When I was four years old my parents decided to pick up and move our expanding family from the more densely populated town of Massapequa, NY to a brand new housing development being built further out east on the former potato fields of Smithtown, Long Island. We were part of the classic suburban sprawl of the 50’s and 60’s, as the explosion of post-war Baby Boomer families became the territorial pioneers and settlers of our time. We blazed new trails into open space and undeveloped grounds far outside the boundaries of the Big Cities, rolling onto virgin lands not with horses and covered wagons, but with strollers and wood-paneled station wagons. Instead of saloons we put up strip malls . It was truly a new beginning for millions of families like ours. And like the generations of pioneers before us, we arrived to a warm welcome from the one element that has historically greeted all brave settlers. Dirt.
Erecting new housing developments on former farm lands was a popular strategy for the “Levittown” builders of that time. There were no trees to clear, the land was flat and the soil was loose and easy to work with. In our own family’s case, upon emptying the last lamp and box of dishes from the moving van, we turned to face the same vision of our new homestead that dozens of our new neighbors would face: a modest new home and small blacktop driveway, placed squarely on a plot of dirt, with dozens of other similarly designed houses placed symmetrically on either side throughout the entire “block” (as we used to call the streets), each in a various early stage of construction, and with neither a single shrub, tree nor blade of grass in sight. We all owned properties surrounded by dirt. And behind our house was nothing but dirt as far as the eye could see, since home construction on that portion of the former potato fields was yet to begin.
But we were thrilled. We had a brand new house in a brand new neighborhood with the prospect of dozens of large families – and hundreds of kids our ages – moving into that neighborhood within the span of a couple of years. And as for the dirt from the potato fields, well what more could my three brothers and I ask for? This place was a boy’s paradise. Everywhere you looked there was an opportunity for getting into trouble and getting filthy dirty. The new home construction sites offered empty foundations to hide in, wooden frame structures to climb on, and building materials to poach from in order to make your own whatever-it-might-be. And then there was the dirt itself. Plenty of dirt. Large mounds of dirt to run and roll down. Dirt to dig ditches as fox holes for protection against the pretend enemy. Dirt gave us everything we needed. It was our key to imagination, creativity, exercise, friendships and sunshine. Where there was dirt, there was childhood.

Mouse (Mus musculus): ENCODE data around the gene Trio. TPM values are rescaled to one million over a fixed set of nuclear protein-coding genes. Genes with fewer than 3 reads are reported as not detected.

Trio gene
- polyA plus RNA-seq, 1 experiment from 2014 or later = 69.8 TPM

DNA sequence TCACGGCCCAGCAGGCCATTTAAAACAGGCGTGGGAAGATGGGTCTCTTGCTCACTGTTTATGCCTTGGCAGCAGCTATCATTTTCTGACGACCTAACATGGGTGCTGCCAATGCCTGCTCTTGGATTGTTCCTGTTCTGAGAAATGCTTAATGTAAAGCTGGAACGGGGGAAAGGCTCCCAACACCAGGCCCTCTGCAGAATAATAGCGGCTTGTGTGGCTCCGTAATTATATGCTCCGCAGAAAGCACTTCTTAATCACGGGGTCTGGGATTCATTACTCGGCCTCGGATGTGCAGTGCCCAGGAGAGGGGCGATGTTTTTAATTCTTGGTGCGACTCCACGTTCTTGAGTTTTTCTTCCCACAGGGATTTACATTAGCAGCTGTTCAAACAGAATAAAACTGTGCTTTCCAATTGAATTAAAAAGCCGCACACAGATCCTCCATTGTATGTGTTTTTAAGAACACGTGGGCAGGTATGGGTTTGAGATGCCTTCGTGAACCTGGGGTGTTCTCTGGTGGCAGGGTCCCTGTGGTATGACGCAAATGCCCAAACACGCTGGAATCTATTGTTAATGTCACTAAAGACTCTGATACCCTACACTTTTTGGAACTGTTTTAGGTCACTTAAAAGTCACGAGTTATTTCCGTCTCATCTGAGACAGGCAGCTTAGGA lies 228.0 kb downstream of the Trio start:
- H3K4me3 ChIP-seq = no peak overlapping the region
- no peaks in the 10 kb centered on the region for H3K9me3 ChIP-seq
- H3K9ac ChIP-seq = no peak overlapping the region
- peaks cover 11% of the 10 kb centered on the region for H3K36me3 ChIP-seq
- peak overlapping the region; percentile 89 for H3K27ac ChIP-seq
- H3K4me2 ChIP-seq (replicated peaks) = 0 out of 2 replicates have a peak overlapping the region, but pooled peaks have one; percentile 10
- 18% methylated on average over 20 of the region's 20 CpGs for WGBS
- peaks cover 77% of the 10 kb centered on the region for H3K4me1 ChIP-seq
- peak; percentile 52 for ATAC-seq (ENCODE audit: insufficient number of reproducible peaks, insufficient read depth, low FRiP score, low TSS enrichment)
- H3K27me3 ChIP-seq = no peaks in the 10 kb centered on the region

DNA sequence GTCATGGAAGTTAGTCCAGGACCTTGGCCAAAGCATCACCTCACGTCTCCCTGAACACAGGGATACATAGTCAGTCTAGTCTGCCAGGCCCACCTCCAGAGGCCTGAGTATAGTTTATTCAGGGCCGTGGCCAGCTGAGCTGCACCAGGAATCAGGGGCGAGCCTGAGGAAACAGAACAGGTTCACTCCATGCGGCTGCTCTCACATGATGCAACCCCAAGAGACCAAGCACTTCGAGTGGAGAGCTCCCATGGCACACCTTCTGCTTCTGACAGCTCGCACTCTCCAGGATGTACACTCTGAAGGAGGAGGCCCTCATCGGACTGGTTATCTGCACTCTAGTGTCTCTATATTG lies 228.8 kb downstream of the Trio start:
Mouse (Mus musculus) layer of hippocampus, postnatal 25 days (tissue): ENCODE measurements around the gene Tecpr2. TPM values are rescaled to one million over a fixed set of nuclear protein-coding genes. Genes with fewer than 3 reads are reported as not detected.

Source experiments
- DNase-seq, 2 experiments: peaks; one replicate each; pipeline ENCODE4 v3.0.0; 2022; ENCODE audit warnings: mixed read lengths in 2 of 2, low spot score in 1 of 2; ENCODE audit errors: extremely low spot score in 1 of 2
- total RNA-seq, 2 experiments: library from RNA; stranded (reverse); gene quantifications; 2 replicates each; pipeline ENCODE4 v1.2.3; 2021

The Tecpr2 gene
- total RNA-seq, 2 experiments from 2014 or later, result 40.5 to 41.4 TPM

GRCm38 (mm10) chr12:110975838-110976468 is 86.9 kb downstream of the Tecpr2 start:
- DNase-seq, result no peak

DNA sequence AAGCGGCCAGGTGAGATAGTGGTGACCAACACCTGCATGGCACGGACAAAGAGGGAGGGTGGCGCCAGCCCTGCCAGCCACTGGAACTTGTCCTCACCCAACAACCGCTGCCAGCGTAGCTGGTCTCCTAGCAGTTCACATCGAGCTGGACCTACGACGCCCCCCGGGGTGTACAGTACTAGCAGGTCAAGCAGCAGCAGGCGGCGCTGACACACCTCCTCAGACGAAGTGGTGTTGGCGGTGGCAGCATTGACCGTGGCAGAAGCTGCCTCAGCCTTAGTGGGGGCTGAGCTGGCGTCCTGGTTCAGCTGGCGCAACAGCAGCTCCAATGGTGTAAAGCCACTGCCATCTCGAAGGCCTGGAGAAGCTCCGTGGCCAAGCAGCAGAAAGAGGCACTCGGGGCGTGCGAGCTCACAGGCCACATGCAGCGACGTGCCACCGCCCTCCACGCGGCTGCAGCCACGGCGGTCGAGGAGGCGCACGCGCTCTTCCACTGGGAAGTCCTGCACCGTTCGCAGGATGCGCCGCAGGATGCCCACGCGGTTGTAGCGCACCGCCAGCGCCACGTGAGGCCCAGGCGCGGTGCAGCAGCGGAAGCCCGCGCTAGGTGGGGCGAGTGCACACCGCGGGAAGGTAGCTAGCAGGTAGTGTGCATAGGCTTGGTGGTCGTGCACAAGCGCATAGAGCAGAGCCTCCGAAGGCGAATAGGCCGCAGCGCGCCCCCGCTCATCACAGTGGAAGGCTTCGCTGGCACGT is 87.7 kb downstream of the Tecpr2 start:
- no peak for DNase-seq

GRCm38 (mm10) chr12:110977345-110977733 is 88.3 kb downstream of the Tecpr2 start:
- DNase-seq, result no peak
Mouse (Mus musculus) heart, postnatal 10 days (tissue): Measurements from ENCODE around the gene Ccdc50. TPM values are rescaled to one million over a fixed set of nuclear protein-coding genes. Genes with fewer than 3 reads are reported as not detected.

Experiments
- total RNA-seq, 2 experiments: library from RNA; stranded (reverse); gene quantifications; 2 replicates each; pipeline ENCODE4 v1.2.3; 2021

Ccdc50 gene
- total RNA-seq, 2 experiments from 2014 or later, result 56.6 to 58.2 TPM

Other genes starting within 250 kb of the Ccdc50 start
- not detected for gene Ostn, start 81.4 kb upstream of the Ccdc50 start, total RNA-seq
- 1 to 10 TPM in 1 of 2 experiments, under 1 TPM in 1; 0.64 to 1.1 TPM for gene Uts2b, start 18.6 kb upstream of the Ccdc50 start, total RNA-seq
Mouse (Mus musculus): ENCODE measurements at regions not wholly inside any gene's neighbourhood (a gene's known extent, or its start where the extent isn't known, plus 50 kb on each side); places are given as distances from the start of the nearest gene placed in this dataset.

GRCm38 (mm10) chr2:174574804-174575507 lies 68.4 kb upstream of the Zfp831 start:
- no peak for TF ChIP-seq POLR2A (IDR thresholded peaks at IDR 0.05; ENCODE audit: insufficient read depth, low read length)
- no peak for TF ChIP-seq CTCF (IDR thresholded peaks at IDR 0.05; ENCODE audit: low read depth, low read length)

Of course, my mom hated the damned dirt. It was omnipresent and made for tons of difficult laundry, especially at a time when our clothing inventory was limited to two, maybe three pairs of jeans, including that embarrassing pair with the big scratchy patches on both worn-out knees. But she accepted all of that dirt, knowing it was the greatest playground in the world for her kids.
I realize it may be overly ideological to turn the dirt potato fields of Long Island into some metaphorical “Wonder Years” reminiscence. And I don’t think I’m clueless enough to ignore that legions of current day populations still live in dirt which represents squalor and poverty. But I do think that our own lost childhood dirt can serve to symbolize a variety of essential elements that we sense are missing from our kids’ lives today.
I can’t say scientifically that a dirt deficiency in America has contributed to our kids’ current health concerns, but then again, who’s to say that our kids wouldn’t benefit from a little more dirt?